18 July 2015

Syrian pilot details helicopter operations

Mohammed Najib, Ramallah and Jeremy Binnie
12 July 2015

Col Aboud's Mi-14P after it crashed in Idlib province. The main difference between the Mi-8/17 and the Mi-14 is that the naval variant has a boat-like hull and retractable landing gear so it can land on water. Source: Sham News Network

The Syrian Arab Air Force (SyAAF) is suffering from a serious shortage of Mi-17 transport helicopters, according to Colonel Ali Aboud, a pilot who was captured by the Jabhat al-Nusra jihadist group after his helicopter crashed in March.

Jabhat al-Nusra, which is Al-Qaeda's Syrian affiliate, allowed Al-Jazeera to have an interview with Col Aboud that the Arabic news channel aired on 8 July. The pilot said he was being treated well, but described his experience in detention as difficult and asked SyAAF intelligence chief Major General Jamil Hasan to organise a prisoner exchange that would secure his freedom.

Col Aboud said he was an Mi-17 pilot for 27 years, but three years ago he was transferred to flying naval helicopters. He said the Syrian military had been forced to use its naval helicopters to support its ground forces because the SyAAF had only 45 operational helicopters after 90% of them had crashed or been destroyed.

Video footage of the aftermath of the crash that resulted in his capture shows he was flying an Mi-14P, the naval variant of the Mi-8/17.

The captured pilot said 30 Russian-made naval helicopters are operated out of Humaymim Naval Air Base outside Latakia and are used either for transportation or dropping improvised 'barrel' bombs. "Every helicopter can carry up to three explosive barrels," he said.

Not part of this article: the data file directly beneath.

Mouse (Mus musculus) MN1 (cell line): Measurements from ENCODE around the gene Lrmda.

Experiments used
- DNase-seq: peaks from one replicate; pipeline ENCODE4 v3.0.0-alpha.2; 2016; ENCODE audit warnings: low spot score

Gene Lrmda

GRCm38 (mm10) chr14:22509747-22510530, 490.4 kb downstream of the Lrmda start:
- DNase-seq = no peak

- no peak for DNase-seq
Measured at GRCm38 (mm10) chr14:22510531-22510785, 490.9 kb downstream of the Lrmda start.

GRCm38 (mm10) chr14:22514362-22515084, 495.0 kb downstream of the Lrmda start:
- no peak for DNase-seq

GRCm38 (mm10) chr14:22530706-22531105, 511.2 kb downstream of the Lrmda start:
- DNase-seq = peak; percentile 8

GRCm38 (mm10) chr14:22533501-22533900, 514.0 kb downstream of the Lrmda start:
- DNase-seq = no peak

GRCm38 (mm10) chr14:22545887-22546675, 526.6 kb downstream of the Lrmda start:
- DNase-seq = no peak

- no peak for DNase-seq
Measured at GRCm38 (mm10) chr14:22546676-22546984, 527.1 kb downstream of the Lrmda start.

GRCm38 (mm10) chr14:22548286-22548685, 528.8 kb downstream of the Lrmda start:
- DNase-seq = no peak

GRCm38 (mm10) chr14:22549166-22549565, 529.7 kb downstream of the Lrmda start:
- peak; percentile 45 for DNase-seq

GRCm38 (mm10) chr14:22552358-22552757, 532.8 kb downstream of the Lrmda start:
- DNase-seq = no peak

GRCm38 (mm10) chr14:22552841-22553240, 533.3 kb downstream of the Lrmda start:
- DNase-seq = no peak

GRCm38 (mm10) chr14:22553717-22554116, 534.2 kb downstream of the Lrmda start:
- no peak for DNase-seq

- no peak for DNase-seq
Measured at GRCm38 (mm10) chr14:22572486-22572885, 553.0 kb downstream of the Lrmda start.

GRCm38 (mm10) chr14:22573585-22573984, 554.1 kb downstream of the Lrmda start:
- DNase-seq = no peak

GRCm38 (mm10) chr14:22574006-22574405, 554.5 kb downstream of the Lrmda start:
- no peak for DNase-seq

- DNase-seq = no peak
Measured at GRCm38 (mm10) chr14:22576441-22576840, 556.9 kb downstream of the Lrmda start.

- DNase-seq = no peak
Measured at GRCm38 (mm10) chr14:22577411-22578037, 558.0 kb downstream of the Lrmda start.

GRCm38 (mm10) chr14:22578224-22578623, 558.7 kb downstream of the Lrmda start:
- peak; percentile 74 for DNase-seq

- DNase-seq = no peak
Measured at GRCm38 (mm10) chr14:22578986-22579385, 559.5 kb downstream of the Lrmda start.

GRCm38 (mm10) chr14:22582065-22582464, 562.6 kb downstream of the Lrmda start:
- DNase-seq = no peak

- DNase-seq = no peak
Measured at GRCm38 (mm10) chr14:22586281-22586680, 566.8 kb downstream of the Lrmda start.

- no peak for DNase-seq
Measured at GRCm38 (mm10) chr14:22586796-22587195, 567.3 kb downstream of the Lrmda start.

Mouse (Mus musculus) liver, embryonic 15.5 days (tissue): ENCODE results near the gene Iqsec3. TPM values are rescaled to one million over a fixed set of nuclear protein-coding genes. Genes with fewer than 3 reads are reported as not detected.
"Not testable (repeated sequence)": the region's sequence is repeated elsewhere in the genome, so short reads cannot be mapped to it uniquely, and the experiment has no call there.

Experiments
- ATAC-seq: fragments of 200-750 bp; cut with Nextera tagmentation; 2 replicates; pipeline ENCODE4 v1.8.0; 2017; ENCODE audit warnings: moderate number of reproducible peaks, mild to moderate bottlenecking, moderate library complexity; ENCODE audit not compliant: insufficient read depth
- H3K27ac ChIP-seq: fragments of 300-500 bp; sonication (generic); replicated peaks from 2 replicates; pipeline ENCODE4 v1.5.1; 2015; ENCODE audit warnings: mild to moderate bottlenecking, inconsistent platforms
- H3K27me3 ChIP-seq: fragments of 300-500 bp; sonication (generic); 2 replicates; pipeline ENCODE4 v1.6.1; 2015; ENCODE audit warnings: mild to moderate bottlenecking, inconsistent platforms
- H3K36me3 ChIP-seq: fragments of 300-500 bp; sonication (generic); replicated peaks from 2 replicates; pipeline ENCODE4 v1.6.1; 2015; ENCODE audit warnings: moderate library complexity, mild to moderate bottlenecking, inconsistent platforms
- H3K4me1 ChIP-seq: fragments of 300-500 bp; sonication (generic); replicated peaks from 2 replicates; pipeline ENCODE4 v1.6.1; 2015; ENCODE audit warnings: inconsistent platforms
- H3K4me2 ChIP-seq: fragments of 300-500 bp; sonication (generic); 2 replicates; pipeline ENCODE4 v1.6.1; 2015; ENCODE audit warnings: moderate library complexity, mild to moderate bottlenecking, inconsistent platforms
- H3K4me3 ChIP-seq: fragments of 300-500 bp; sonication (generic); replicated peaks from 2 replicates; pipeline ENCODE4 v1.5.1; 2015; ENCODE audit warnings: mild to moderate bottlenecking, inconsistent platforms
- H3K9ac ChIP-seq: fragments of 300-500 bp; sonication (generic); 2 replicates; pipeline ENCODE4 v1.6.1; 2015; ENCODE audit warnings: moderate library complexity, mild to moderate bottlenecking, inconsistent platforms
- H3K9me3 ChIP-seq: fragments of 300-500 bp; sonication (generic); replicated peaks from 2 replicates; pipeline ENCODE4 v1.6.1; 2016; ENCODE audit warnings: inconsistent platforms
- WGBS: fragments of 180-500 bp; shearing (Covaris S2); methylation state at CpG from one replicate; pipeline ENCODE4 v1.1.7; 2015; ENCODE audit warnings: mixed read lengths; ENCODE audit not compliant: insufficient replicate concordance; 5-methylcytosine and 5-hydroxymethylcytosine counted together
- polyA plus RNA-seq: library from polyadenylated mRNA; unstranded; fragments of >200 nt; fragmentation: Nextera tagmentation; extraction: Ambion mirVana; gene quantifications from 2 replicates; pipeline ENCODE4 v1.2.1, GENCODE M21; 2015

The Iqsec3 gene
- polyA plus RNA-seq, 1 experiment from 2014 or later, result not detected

He added that the airstrikes are carried out from an altitude of 5,000 m to avoid short-range air defences and that helicopter crews use iPad applications to calculate wind speed, aircraft speed, and their distance from the target to ensure accurate bombing results.

The barrel bombs are produced in 200 kg, 500 kg, and 1,000 kg sizes at workshops that have been set up for the purpose at various Syrian airbases, Col Aboud said.

The captive pilot admitted that the Syrian regime allowed the use of barrels containing chlorine when bombing areas that are completely controlled by opposition groups, but he denied he had carried out such missions, saying his helicopter was not suitable. However, he added that some crews dropped chorine bombs without knowing their contents.

He said targets are selected by Syrian intelligence on the basis of human intelligence sources. The helicopter crews are usually told they are attacking armed groups, their weapons, or other assets, but the pilots accept that civilians might be killed during the strikes. Special newsletters are distributed at the airbases detailing the damage inflicted on rebel groups during the strikes, but do not mention civilian casualties.

Col Aboud said that Iran and Russia are providing weapons to the Syrian military. He said Russian technicians were present three years ago to help the Syrians operate their helicopters, but denied that Russia and Iran currently have any pilots or advisors operating alongside Syrian personnel.

While the SyAAF is short of helicopters, he indicated that it still has sufficient numbers of MiG-21, MiG-23, and MiG-29 jet fighters.

He said the SyAAF has 500 pilots, 80% of who are members of the minority Allawi sect that dominates the al-Assad regime, with the remaining 20% recruited from Syria's Sunni Arab majority. He said that morale remained "very high because they are defending their lands", although most military personnel he knows hopes the war will end soon.

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